“Yes it is. Cause you’re home and I’m not,” he said, giggling.
I chuckled a little as well, until another bout of screaming wafted up the stairs. “You seriously don’t remember cleaning them up or something?”
“No. Did you check – “ and then he listed about fourteen of the most obvious places in the house, each of which I had already given the once-over.
“I don’t know what to do. He’s going crazy!”
“Just tell him it’s a game of Hide and Go Seek and the Legos’ are hiding.”
“See, this is why I call you,” I said with a sigh, “because I was about to go out and buy him more!” I laughed, but my husband didn’t see that it was funny.
“No, don’t do that.”
I laughed harder. “I won’t. Thanks. Love you.”
I returned back down the stairs to find my son crying on his bed, his sister standing in the doorway to his room with her hands on her hips yelling, “No. I. Didn’t!”
“YES YOU DID!” He screamed.
And back to the job.
“Okay, you two. Knock it off.”
River had the decency to look up at me with regret (for yelling or for being caught – it didn’t matter to me), but my son continued to cry even after I sent River out to play in the family room.
I sat beside him on the bed, prepared to implement my husband’s idea.
“Hey Lemur. Let’s pretend that the Lego’s are hiding, and we have to find them.”
“But we don’t have any clues!” He wailed through slowing tears.
And then it hit me. Not Hide-and-Go-Seek!
“Well, it is a mystery . . .” I began, hoping he’d take the bait.
His crying stopped. He looked at me with wild joy in his wet eyes, “Like a real mystery?” the excitement in his voice was obvious.
I nodded. I had a feeling this would work better if it was entirely his idea. He actually needed no further prodding.
He literally jumped off the bed, tears forgotten and pain behind him. He was in the throes of imagination. “We can find clues!” he exclaimed. “We have to question witnesses and keep a log!” He scurried to his desk and found a tiny Spiderman notebook, “Here, you write everything down. Let’s solve the case!” He put his hand out toward me. The excitement was catching. I put my hand on his, he put his other one on mine, and my other hand made the top of the pile. “Real Mystery!” he shouted.
“Let’s get going!”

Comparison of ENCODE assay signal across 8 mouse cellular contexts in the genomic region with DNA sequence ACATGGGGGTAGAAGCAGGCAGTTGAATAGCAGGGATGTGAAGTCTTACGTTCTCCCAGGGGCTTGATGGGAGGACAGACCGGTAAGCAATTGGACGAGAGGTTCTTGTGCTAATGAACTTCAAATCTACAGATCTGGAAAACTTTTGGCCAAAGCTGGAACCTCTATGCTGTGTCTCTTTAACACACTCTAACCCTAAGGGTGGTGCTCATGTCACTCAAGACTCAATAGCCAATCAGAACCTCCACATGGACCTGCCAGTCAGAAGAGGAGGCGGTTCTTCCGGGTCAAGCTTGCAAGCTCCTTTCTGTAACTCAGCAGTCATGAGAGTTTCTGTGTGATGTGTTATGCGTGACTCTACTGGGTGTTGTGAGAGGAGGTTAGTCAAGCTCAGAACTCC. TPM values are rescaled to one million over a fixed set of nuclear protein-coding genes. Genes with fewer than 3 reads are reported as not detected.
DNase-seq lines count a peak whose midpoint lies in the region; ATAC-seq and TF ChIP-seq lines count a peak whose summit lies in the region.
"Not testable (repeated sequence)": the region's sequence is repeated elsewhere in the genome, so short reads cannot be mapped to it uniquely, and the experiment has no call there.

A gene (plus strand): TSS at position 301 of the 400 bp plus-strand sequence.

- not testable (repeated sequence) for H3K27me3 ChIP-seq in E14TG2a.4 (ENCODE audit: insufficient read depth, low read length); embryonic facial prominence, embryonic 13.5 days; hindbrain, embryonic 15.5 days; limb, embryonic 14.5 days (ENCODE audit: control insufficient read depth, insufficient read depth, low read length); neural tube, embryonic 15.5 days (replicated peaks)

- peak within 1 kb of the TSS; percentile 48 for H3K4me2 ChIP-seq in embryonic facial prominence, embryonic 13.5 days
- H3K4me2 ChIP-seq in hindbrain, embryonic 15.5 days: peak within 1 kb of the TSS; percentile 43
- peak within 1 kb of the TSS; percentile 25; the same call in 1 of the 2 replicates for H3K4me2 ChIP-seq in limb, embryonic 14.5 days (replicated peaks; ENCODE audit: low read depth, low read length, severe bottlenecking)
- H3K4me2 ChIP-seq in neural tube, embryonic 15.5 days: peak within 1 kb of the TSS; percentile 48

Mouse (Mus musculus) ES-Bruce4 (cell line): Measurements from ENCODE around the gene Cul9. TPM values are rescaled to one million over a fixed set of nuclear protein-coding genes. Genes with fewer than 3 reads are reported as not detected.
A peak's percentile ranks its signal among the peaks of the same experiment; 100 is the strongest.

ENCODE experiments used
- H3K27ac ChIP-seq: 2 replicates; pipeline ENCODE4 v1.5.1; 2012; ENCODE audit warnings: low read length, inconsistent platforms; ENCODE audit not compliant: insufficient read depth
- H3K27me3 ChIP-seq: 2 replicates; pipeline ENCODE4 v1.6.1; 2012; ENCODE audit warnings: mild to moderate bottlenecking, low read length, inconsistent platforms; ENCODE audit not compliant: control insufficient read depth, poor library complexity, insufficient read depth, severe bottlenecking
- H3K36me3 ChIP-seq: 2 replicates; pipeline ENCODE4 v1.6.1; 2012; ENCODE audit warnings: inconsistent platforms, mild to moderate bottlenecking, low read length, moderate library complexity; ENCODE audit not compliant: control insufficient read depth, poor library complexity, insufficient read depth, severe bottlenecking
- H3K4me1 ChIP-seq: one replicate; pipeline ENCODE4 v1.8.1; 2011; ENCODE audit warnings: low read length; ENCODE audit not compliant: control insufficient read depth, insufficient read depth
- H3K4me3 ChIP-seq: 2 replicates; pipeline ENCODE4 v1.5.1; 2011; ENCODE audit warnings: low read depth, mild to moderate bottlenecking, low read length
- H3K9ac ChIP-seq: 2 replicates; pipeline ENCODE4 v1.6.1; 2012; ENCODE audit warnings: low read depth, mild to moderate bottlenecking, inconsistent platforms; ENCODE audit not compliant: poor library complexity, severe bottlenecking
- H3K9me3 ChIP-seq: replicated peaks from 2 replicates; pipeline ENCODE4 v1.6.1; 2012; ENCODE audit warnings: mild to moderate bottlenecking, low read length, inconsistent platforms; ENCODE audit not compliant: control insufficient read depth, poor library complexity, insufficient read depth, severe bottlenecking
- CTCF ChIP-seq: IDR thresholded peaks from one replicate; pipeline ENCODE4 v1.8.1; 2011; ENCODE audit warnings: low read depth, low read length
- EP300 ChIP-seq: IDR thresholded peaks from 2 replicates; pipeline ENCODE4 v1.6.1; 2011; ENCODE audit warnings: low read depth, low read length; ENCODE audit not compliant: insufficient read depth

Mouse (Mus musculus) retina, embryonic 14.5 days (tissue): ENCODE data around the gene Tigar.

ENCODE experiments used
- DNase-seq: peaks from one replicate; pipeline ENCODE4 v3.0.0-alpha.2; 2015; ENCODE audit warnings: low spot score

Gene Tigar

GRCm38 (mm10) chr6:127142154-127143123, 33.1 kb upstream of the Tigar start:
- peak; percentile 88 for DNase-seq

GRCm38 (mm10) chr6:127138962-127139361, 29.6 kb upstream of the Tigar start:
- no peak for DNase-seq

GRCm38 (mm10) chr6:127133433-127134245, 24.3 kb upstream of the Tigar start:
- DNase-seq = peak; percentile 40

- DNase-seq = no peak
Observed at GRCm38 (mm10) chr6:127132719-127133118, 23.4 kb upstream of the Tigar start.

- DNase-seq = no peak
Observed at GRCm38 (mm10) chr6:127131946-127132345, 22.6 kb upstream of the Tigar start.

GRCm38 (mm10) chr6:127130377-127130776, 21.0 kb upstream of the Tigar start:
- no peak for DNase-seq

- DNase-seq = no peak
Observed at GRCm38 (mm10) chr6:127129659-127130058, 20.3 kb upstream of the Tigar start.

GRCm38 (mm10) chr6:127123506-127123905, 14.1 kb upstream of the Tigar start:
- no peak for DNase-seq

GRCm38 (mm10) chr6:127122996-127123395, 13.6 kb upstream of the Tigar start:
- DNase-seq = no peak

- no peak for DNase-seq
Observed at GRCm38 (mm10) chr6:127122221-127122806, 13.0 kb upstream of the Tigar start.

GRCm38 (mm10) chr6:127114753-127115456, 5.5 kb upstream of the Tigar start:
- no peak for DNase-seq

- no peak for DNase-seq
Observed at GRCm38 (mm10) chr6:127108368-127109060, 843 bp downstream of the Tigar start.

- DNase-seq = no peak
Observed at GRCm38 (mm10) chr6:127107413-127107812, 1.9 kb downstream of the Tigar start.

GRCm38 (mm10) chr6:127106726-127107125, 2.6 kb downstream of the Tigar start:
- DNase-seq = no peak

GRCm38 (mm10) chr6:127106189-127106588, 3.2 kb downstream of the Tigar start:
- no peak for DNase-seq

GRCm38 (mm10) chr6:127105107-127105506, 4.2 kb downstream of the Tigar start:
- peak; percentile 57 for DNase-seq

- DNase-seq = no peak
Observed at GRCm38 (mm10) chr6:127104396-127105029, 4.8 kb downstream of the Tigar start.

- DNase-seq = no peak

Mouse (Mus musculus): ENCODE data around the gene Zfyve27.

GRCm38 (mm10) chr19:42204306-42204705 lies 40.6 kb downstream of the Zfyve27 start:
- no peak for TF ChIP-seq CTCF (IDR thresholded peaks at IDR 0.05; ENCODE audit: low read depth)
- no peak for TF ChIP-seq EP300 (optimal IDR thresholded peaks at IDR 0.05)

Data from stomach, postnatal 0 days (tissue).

“Okay, first things first,” I had taught him that platitude about four months ago when he began having chores. He loved to use it.“When did they go missing?”
“The last time Daddy or River saw them was on Monday, before Kenneth came over for dinner.” I said.
He was pacing in front of me as I sat on the bed, with one arm behind his back and his other hand stroking his chin, “We had better call Kenneth and see if he saw it,” he surmised.
“Good idea.” I took out the phone and began dialing.
“You intrerrogate him,” he instructed.
My eyes lit up in surprise. I didn’t know he knew that word. “Okay,” I answered.
Kenneth picked up after the third ring. “ ‘ello ‘ello.”
“Hey minion.”
“ ‘ello! Mrs. Muad’Dib!”
“I’m on assignment,” I said, my tone formal.
“Liam and I are on a case. And we need your help. You are a witness.”
“Oh, am I?” He sounded downright gleeful.
“Yes. Will you help us?” Liam was listening with baited breath, his eyes never leaving my face.
“Always as ever I can, Sayyadina.”
I smiled at the use of my multiple Dune-themed nicknames, “Thanks. You came over for dinner on Monday night, correct?”
“And what time did you get here?”
“We arrived shortly after 5:30 pm,” He answered with a clipped tone. I knew he was doing it for Liam, for full dramatic effect. And it was working. Liam was intent on the conversation.
“And what did you see as you entered the house?”
“Uh . . .” He seemed confused, “You want me to describe everything?”
Liam interjected, “No! Did you see my Legos?!”
Kenneth and I laughed. And he answered, “No I don’t remember seeing any Legos. I did see the kids sitting at the pirate table, and they were watching Enchanted.”